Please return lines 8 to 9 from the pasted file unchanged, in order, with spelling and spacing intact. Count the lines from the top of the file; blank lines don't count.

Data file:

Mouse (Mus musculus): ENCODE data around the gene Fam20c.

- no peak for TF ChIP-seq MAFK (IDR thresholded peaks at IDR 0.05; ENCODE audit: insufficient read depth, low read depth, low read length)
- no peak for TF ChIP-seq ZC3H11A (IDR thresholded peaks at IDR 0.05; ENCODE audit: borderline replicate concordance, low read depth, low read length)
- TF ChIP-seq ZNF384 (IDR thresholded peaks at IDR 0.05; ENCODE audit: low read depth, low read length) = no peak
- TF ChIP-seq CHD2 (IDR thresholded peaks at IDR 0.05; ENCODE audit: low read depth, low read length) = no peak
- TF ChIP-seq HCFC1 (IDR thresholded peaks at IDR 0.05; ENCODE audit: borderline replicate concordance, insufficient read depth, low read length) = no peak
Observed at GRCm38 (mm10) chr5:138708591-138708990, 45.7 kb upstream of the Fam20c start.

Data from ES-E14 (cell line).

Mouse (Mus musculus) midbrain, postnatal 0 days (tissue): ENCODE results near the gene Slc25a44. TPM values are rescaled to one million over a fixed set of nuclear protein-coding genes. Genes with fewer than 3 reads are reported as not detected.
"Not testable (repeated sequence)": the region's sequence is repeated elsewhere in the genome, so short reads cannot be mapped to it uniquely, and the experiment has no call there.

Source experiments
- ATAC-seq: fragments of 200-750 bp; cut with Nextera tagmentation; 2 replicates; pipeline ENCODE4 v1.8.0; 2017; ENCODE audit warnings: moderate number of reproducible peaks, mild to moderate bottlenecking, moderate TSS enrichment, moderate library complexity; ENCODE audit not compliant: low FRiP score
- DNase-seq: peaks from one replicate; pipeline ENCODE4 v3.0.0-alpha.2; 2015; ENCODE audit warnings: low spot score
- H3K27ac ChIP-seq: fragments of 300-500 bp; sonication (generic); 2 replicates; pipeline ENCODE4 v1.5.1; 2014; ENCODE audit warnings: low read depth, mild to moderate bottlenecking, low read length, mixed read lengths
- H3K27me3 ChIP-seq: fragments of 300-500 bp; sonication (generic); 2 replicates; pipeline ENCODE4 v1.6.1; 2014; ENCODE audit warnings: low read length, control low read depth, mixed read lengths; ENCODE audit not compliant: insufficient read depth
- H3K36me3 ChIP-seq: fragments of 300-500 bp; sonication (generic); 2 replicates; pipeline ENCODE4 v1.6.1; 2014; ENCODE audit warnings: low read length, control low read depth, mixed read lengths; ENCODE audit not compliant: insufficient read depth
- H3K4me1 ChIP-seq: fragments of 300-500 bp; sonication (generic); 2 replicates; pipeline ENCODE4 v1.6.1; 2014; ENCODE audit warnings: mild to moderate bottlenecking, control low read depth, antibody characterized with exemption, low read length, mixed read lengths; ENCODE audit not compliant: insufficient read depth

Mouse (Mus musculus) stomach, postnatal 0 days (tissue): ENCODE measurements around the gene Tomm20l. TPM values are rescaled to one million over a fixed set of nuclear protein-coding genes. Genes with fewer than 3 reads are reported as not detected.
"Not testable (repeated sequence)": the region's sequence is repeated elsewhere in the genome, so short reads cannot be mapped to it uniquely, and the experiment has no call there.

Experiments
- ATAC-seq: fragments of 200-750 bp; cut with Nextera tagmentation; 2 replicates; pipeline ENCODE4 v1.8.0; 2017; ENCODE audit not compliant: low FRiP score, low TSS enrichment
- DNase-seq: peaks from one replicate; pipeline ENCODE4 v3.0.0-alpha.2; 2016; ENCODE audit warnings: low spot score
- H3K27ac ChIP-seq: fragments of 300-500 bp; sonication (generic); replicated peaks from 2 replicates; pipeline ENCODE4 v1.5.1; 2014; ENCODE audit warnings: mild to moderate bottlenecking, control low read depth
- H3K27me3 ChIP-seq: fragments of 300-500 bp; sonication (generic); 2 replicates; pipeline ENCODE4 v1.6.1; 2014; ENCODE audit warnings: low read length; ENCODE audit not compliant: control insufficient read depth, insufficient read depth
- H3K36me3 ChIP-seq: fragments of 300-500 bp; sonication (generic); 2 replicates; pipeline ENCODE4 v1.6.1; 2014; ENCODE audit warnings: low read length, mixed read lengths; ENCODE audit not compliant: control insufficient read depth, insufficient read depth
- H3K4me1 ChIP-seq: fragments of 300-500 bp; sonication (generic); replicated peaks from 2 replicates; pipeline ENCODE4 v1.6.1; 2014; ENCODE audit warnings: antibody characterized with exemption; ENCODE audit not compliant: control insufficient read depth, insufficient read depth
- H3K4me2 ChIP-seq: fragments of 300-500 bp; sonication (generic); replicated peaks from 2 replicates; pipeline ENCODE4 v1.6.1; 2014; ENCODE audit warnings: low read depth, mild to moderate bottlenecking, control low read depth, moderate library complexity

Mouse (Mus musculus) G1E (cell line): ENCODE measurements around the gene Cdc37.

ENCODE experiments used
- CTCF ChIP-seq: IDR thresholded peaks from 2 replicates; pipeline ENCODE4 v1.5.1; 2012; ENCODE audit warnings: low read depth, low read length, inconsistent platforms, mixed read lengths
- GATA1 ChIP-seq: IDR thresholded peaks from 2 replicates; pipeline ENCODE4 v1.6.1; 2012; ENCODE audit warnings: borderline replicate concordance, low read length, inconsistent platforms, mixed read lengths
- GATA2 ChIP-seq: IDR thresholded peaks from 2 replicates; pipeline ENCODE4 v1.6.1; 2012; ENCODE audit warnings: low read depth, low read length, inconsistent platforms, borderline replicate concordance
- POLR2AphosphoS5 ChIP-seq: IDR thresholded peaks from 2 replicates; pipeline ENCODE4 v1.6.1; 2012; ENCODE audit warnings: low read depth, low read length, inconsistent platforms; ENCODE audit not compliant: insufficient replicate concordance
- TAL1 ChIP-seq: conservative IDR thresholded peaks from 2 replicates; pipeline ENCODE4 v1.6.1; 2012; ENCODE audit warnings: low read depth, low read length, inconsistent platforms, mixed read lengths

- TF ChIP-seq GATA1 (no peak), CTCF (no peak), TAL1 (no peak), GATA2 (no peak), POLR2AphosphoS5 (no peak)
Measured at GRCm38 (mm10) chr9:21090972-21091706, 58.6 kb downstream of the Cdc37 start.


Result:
Data from ES-E14 (cell line).

Mouse (Mus musculus) midbrain, postnatal 0 days (tissue): ENCODE results near the gene Slc25a44. TPM values are rescaled to one million over a fixed set of nuclear protein-coding genes. Genes with fewer than 3 reads are reported as not detected.